It may be true to say getting into a spin is losing control of the aircraft, for most aircraft. But most aircraft are designed to virtually get themselves out of a spin — that is, if the pilot does nothing the aircraft solves the problem for you. (Center the controls, no more spin.) The T-37 was not such an airplane, once you got it into a spin, it was designed to spin itself into the ground unless the pilot did something to correct the situation. More about spins: Spins. Video about: T-37 Spins
I showed up at Air Force pilot training with a little bit of fear and a lot of humility; those are two ingredients no military student pilot should have. Even the term student pilot is banished from the vernacular. At age 22 I was not permitted to think of myself as a student, I was a stud. I was a stud assigned to "No Loss," one of several T-37 flights.
Fear? I suppose that was normal. Though it was a foreign concept those days, back then there was a sizeable death toll in Air Force pilot training. In the year to come we would lose four. But that wasn't the fear I was experiencing. No, it was a larger fear than death. It was the fear of washing out of the program. Undergraduate Pilot Training was the only school in the Air Force you could fail and not have a black mark placed on your permanent record. Not anyone could survive the fifty weeks to come.
Humility? That was the Air Force's doing. Williams Air Force Base was the one good UPT base, all the others sucked. Willie was near Phoenix. All the others were in the worst desert locations in Texas or Oklahoma. Willie was almost entirely reserved for the Air Force Academy, the Zoomies. They did keep three slots per class for unwashed ROTC graduates. I would be sharing the next year with those from the exalted mountains of Colorado Springs.
Not that I didn't know better. As a junior cadet I spent a month flying the F-4 at Seymour Johnson with ten Zooms. They were human. In fact, they were a bit sub-human. Still, this would be a year of living with a class of officer the Air Force clearly thought superior to us that attended real colleges. My table mate in T-37's would be the first Zoom I would really get to know.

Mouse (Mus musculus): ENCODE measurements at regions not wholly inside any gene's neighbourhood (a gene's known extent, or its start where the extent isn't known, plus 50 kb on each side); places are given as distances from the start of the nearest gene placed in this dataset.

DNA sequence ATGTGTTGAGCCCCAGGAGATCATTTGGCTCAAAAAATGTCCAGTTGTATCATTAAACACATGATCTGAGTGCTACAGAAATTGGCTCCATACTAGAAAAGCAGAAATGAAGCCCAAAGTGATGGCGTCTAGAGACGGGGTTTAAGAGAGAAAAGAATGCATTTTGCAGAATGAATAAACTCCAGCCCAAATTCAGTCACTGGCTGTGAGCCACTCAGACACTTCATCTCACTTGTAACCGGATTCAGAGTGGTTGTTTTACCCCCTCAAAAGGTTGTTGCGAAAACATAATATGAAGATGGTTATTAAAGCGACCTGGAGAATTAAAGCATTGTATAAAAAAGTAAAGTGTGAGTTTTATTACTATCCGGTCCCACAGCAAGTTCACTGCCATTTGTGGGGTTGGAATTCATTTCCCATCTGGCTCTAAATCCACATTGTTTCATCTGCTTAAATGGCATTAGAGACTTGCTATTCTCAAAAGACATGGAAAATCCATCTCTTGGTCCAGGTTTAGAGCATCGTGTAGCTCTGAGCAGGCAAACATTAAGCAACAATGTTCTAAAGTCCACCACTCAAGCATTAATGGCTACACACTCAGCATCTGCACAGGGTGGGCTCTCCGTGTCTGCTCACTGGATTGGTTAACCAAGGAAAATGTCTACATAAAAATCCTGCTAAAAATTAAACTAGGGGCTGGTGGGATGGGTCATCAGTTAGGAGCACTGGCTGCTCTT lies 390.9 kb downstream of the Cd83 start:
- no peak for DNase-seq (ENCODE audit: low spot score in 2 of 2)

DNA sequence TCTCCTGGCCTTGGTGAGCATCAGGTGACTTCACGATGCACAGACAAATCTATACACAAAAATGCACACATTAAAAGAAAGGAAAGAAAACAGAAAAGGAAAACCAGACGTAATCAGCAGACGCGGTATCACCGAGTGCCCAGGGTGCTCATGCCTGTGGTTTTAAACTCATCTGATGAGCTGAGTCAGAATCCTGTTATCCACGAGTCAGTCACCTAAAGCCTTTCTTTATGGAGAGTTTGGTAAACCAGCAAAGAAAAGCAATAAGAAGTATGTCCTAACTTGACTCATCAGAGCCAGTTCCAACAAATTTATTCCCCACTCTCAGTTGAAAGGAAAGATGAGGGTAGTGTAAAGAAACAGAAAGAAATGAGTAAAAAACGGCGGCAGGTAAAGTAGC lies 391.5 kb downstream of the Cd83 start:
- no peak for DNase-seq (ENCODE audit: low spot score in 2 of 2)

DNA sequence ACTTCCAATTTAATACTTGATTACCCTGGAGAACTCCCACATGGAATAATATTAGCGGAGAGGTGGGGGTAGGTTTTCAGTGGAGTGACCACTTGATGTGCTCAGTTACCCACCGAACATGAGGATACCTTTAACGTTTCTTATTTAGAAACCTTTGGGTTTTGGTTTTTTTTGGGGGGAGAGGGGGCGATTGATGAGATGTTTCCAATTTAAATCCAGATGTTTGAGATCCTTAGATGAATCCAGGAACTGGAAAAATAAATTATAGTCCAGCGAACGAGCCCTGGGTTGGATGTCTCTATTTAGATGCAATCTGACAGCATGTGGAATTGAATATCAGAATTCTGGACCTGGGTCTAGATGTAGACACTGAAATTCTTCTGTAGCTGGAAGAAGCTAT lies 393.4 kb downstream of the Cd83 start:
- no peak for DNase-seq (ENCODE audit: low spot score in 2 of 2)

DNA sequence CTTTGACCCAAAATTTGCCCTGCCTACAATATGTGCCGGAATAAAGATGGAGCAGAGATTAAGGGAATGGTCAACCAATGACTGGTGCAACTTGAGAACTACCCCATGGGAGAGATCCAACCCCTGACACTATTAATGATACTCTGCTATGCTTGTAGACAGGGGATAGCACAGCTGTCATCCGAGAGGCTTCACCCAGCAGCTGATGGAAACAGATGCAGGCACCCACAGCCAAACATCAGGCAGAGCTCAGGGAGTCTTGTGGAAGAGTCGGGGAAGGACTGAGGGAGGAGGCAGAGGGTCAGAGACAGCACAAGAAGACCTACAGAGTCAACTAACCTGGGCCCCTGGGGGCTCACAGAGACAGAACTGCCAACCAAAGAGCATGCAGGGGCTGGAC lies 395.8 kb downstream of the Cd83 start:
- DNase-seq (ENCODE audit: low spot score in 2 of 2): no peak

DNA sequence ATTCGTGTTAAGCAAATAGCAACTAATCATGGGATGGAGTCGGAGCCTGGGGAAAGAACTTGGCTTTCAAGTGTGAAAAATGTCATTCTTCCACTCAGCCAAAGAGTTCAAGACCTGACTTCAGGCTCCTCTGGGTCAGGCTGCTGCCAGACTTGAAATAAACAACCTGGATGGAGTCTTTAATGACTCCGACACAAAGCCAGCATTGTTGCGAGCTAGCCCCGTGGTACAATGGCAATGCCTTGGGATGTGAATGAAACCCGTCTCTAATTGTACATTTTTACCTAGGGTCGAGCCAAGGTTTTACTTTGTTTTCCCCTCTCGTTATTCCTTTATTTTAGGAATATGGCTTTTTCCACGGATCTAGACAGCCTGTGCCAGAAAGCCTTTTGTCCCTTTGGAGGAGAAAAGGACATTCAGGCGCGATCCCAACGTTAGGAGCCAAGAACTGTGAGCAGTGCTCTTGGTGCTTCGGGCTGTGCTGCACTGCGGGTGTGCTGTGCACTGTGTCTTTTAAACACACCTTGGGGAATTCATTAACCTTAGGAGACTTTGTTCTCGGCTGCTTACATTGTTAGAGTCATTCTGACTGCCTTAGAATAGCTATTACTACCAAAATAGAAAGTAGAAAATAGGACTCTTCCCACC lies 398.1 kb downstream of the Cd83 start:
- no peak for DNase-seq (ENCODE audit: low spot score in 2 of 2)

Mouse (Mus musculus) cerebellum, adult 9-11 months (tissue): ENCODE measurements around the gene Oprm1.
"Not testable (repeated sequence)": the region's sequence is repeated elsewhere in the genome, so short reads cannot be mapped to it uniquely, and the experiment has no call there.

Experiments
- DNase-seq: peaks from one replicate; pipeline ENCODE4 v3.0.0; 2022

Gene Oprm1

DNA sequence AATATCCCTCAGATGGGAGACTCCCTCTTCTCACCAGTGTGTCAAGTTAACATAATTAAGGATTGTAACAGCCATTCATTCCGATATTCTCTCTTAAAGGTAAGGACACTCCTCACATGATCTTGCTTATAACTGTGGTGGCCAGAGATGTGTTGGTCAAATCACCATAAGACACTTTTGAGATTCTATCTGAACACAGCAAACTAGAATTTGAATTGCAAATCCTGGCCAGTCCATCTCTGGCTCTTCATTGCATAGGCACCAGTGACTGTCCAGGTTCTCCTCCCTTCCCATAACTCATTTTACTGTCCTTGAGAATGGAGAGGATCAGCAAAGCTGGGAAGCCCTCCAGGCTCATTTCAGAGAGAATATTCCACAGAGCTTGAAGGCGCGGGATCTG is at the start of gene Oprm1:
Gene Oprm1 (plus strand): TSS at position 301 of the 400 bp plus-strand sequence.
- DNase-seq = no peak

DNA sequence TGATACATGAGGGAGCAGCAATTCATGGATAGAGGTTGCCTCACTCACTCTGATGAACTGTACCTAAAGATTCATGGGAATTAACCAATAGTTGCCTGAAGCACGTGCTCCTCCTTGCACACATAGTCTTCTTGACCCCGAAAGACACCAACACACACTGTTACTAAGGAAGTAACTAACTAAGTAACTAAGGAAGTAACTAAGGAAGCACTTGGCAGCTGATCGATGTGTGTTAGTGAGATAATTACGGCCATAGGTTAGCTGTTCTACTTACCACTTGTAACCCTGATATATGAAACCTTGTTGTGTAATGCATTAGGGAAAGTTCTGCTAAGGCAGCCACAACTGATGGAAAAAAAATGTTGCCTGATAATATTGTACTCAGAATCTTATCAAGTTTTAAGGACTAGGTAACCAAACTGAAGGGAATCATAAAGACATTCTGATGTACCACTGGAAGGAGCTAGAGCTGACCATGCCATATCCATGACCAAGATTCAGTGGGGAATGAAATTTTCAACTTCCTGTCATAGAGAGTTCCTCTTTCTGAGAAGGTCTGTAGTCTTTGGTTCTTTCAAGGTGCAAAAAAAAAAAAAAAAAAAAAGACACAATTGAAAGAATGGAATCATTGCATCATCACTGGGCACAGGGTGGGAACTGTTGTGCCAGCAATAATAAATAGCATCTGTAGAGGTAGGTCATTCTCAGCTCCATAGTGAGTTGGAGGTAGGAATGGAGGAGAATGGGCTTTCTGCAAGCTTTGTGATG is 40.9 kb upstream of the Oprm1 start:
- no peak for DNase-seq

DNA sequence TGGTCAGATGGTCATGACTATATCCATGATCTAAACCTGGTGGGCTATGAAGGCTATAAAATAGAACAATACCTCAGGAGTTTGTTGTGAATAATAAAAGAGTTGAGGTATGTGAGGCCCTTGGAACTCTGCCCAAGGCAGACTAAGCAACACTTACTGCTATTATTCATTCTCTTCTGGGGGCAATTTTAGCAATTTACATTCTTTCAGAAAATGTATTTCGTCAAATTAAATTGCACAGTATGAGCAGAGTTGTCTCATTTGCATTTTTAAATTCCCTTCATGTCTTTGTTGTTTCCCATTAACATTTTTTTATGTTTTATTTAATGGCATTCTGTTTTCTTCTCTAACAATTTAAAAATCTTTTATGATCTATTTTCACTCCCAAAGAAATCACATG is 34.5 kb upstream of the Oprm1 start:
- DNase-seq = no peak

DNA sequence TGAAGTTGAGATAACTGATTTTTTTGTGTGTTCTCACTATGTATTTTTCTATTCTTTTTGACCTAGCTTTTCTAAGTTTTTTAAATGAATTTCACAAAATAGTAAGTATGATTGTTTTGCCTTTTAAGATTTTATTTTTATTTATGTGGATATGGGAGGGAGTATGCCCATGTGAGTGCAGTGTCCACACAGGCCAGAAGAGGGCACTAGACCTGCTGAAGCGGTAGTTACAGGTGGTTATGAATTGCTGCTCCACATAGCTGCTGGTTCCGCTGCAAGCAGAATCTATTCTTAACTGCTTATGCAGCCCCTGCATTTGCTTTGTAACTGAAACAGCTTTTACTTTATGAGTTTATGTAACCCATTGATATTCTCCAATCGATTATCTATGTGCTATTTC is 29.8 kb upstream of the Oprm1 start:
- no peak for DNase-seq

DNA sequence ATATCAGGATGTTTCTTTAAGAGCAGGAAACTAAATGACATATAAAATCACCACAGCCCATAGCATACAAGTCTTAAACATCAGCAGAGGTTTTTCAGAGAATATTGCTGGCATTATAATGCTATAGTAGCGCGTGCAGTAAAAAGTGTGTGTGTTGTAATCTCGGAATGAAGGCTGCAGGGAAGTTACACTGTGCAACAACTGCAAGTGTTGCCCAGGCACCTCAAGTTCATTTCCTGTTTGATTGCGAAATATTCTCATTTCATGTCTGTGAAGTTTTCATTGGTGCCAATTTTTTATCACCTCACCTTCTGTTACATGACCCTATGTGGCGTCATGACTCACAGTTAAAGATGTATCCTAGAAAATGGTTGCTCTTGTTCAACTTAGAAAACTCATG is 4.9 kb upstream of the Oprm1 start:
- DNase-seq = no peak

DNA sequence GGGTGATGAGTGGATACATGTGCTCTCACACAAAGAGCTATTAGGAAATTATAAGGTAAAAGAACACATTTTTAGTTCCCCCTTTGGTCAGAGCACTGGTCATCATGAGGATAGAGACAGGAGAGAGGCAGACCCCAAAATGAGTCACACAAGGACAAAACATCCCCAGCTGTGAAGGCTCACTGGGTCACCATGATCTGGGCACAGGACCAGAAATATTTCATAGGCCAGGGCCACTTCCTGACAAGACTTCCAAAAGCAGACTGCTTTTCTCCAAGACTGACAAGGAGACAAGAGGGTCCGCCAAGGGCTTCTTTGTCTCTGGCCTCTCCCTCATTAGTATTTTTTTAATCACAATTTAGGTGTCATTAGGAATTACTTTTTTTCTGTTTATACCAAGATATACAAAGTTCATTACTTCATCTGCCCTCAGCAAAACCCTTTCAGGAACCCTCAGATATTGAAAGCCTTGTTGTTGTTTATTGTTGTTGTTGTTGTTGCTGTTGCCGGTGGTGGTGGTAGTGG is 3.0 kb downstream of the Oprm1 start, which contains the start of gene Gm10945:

The first flight was the dollar ride - so called because it was just like a carnival roller coaster. The instructor let you try every maneuver in the book, from high-g loops, chandelles, and even the infamous inverted spin. Or you could go out and have a lazy day in the aerobatic maneuver area. It was up to you. You paid your dollar and you got a carnival ride. It was to be your last time in the year where everything you did wasn't graded.
"How'd it go?" I asked Roger who had the honor of the first ride between us.
"I puked all over the instrument panel," he said quietly, "it was a blast but my stomach couldn't take it."
Then came my turn. "Did you throw up?" he asked.
"I wanted to," I admitted, "but half the time I didn't know which way was up."
In truth, I held on to my lunch and Roger appreciated my gesture. "Between you and me," he said, "we keep things civil, okay?"
"Of course," I said, "you don't even have to say that."
"You don't know these guys," he said, "I spent four years with them. It isn't funny unless it's cruel, and there's lots to be cruel about."
After our first week flying the Tweet we lost three guys to "manifestations of apprehension," the flight surgeon's way of saying fear of flying. In another week there was a fourth, but after that the casualties all came from performance in the jet. After a month we lost a few who couldn't solo — manage to fly the airplane by themselves — and all of us survivors began to walk with the swagger of real jet pilots. From this point on, much of our flying was solo.